Connecting children with nature is an example where change has occurred greatly over the past 20 years in Western Civilizations. School gardens have shown positive results of students over the past 20 years, obesity and health concerns are addressed as well as attention deficit disorders, attendance and well-being. Richard Louv in his book titled; ‘Last Child in the Woods’ coined the term ‘Nature Deficit Disorder’ and discusses current childhoods of many western countries and the impacts on the wellness of children and society. Research by Virginia L.Lohr and Caroline H. Pearson-Mims suggest that children will care more for the environment and foster an appreciation of nature by connecting while young. “The childhood influences of being raised near woods, spending time in places with trees, planting plants, and caring for plants all had positive influences on the adult opinion of whether trees have spiritual meaning.” Social aspects with urban planting schemes are more successful utilizing children connected with nature while young and promotes a sense of community which impacts on behavioral attitudes regarding use of the Earths resources and sustainable ways of living. With evident climate change these children will be required to care about the environment and find creative solutions to environmental problems in the coming decades.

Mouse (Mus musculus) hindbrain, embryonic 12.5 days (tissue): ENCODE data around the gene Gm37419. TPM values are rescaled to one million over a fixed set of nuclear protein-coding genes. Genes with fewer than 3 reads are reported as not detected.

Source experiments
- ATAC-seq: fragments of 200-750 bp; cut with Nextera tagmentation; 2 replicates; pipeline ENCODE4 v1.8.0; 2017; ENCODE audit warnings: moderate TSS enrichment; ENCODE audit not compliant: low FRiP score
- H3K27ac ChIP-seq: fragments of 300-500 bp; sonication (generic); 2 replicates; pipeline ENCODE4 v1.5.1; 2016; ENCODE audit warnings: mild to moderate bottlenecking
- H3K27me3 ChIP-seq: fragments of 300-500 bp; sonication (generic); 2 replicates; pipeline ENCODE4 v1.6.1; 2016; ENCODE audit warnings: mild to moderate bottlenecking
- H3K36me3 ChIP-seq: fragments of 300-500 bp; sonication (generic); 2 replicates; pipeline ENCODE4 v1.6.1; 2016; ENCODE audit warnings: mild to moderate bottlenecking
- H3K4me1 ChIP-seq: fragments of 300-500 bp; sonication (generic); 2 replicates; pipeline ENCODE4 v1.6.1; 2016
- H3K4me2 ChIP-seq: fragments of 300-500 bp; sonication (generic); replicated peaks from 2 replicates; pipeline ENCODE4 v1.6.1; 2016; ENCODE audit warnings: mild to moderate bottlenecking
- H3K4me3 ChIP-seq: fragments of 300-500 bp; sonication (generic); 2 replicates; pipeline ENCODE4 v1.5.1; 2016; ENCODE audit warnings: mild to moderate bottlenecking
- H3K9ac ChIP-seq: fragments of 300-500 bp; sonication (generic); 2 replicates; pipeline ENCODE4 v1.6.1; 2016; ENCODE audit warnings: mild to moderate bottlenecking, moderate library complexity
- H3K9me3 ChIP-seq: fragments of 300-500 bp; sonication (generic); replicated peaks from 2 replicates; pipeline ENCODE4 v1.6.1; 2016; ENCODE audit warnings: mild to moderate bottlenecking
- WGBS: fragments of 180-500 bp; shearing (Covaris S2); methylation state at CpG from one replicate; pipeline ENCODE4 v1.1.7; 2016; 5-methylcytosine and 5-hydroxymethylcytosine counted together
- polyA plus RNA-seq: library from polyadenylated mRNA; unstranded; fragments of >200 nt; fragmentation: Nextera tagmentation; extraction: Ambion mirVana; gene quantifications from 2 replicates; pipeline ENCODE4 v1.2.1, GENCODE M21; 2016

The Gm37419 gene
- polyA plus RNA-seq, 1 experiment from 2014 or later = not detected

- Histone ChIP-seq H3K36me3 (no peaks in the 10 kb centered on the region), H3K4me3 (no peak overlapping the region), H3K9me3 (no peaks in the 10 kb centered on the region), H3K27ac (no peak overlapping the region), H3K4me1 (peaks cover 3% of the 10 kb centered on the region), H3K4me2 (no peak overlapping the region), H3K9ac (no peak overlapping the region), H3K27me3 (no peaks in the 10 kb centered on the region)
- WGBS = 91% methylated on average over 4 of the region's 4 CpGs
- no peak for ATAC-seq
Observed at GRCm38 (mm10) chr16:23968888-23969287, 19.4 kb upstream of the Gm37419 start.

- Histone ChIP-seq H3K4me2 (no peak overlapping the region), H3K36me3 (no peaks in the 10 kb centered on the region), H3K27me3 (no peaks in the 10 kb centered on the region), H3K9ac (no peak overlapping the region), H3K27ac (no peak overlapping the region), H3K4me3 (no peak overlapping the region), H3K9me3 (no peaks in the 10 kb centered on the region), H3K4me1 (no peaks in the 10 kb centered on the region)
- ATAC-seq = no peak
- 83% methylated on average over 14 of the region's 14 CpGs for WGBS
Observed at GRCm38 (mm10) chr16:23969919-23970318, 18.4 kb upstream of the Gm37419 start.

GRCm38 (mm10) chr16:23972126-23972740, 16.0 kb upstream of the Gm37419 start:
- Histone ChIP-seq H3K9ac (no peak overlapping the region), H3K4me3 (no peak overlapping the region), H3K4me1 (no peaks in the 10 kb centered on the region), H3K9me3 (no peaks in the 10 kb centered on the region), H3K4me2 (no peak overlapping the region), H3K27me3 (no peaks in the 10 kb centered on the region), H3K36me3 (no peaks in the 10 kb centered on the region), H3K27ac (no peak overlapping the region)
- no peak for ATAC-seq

"... to develop a world population that is aware of, and concerned about the environment and its associated problems, and which has has the knowledge, skills, attitudes, motivations, and commitment to work individually and collectively towards solutions of current problems and prevent new ones."
Goal of environmental education according to the Belgrade Charter. (UNESCO, 1996, p.2)
Staff Professional Development engages teachers in connecting with nature and avenues to enhance their lives and their students. In turn the learning and connecting with nature leads to protection of the environment; we will protect what we love.
"I attended two of Debbie's workshops, and they were such a personal awakening for me. I caressed seedlings and planted them carefully. I handled soil with my bare hands, pulled apart roots and re-planted a pot of Cuphea... yes, all without gloves nor a spade! The woody scent of soil and the grainy touch reconnected me with nature. Reminded me of the simple direct link we have with the flora and fauna around us. The experience may seemed ordinary, but as an urban dweller in Singapore, never was I such an intimate participant. It was a good start." - Serena Ho. Preschool Teacher Assistant (Australian International School Singapore. Environmental Education Workshop and Professional Development. 2012)
Workshops offered include seasonal growing workshops, restoring habitats, reducing energy use, conservation, recycling, and creating eco-systems for local species.
Australian International School of Singapore-Newsletter Publications related to Environmental Education
Please contact Deb for more information about Environmental Education opportunities within
Community gardens, schools and Early Childhood Centers.
"Roots creep underground everywhere and make a firm foundation. Shoots seem very weak, but to reach the light, they can break open brick walls. Imagine that the brick walls are all the problems we have inflicted on our planet. Hundreds of thousands of roots & shoots, hundreds of thousands of young people around the world, can break through these walls. We CAN change the world."
Dr. Jane Goodall